Industry experts have expressed worry that drought escalation and other extreme weather events has beef farmers in the U.S. and Canada thinning their herds in near-record numbers, which could lead to supply problems in the beef industry over the longer term.
According to the experts, the Farmers will increasingly struggle with profitability amid the unpredictable seasons as climate change makes drought, flooding and wildfires more common.
Harping on the development, Desmond Sobool, principal economist with Farm Credit Canada, said for the past few years, dry conditions and droughts in both countries have prompted farmers to reduce their herd sizes by sending more cattle to slaughter, which has resulted in increased production of beef products.
In his words, while this would normally drive cattle prices down, inflation and high demand mean prices are remaining elevated — and if there’s less supply in the future, that will drive prices up further, which could affect consumer prices as well.
Sobool said first, there was a drought in Canada in 2021, which meant pastures were reduced and farmers had to buy more expensive feed from the U.S., sending costs higher.
On his part, Stuart Smyth, associate professor in the College of Agriculture and Bioresources at the University of Saskatchewan averred that in 2021 Canadian farmers sold thousands of extra cattle in the fall to make up for a shortage in feed due to the impacts of extreme weather.
He said “People just had to take a huge hit that year”.
Smyth averred that the spring of 2022 was dry, in some areas just as bad as 2021, and farmers kept selling.
Now, there’s a drought in the U.S., and farmers there are facing the same problems, Sobool said.
According to the U.S. Department of Agriculture and Farm Credit Canada, more than two-thirds of the U.S. cattle herd is in an area affected by drought, leading to the largest contraction of the North American cattle herd in a decade.
Sobool stated that U.S. farmers have contracted their herds three years in a row, for a variety of reasons including the drought, adding that this has resulted in the lowest cow herd on record.
He explained that while this means more beef is being produced in the short term in both Canada and the U.S., it means supply will eventually go down as herds get smaller, and farmers will send fewer cattle to slaughter while they try to rebuild their herds.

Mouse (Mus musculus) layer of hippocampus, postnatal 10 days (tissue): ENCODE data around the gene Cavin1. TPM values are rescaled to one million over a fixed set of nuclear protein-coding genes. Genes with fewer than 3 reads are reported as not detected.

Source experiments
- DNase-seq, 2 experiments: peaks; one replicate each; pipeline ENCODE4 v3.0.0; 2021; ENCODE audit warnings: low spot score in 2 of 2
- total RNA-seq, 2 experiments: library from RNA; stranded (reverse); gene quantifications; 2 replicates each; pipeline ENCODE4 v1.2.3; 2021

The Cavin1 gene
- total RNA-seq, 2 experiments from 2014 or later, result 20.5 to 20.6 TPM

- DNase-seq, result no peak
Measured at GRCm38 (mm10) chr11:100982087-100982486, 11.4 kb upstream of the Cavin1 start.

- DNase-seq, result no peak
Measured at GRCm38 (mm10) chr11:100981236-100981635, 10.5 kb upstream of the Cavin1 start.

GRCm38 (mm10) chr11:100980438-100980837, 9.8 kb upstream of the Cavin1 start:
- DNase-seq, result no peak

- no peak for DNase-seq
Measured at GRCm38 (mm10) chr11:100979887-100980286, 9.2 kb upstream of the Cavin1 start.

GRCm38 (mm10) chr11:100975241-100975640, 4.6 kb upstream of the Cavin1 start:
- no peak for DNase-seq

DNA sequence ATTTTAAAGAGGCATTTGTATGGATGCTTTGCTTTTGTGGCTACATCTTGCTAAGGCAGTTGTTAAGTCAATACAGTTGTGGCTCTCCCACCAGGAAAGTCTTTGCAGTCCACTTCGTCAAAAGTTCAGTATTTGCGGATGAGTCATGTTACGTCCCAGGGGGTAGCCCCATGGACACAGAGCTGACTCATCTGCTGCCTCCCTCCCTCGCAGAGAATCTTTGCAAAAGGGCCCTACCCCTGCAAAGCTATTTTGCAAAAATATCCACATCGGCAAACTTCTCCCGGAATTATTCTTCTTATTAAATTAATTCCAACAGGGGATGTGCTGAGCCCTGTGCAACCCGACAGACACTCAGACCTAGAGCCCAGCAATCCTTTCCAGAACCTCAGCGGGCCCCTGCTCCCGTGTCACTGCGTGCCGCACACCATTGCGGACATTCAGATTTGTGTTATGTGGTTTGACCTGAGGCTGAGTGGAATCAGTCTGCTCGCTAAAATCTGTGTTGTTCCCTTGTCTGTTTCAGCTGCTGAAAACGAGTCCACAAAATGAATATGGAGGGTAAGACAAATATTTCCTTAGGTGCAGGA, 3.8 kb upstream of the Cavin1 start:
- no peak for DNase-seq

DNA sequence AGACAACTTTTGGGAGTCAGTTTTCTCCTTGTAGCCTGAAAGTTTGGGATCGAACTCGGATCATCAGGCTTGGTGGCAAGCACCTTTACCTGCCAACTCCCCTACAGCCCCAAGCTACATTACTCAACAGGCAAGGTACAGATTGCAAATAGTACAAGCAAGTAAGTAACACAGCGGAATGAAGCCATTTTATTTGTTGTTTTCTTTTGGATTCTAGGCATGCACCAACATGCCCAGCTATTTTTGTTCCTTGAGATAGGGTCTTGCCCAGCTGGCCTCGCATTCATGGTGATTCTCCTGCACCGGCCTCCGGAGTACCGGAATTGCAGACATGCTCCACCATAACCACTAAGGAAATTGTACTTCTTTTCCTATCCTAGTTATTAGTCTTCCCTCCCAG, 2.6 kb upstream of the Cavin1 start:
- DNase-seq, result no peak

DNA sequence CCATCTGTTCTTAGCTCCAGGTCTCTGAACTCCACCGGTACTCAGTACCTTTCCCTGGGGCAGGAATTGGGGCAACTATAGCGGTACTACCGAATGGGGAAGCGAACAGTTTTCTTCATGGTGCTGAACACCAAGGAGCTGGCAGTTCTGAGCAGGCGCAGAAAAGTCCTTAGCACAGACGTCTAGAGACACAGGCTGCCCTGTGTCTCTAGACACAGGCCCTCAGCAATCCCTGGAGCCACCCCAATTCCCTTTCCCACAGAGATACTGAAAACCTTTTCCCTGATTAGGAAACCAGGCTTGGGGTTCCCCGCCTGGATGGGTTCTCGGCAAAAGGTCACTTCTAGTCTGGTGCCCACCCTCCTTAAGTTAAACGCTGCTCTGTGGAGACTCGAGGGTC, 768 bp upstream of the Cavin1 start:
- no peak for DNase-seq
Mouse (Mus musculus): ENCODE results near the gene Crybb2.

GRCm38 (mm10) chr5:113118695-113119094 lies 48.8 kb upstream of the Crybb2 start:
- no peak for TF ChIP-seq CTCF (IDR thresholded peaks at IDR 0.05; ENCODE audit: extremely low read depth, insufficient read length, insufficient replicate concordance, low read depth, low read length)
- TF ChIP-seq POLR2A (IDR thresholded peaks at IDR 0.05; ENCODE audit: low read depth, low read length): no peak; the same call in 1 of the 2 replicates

He, however, opined that while it’s normal for production to fluctuate from year to year, this time something is different.
Records have it that when farmers reduce their herds and beef production goes up, prices for cattle go down, which in turn can soften prices along the supply chain. But, Sobool said because of inflation and continued high demand for beef, farmers are still seeing elevated prices for their cattle, further incentivizing them to reduce their herds.
He said “It’s not pushing down those prices like you’d normally see”.
He expressed pessimism that, that’s likely to remain the case, and could affect prices along the supply chain all the way to retail.
Sobool said since farmers can only contract their herds so much, eventually they will need to sell fewer cattle and rebuild the herd, which means less production in the short term — and that normally pushes cattle prices higher.
According to him, if Canada and the U.S. face more droughts in the coming months and years, farmers may struggle further. He said “It would be tough for the sector, that’s for sure”.
Meanwhile, Smyth believes that technology will be key to help farmers adapt to the unpredictability of extreme weather, but that requires investment from the government.
SUPPORT NIGERIAN CANADIAN NEWSPAPER CANADA
If you like our work and want to keep enjoying what we offer, kindly support us by donating to the Nigerian Canadian News by clicking here
Share your thoughts in the comments section below
Do you want to share any news or information with us? If yes, contact the publisher at email@example.com
Leave a Reply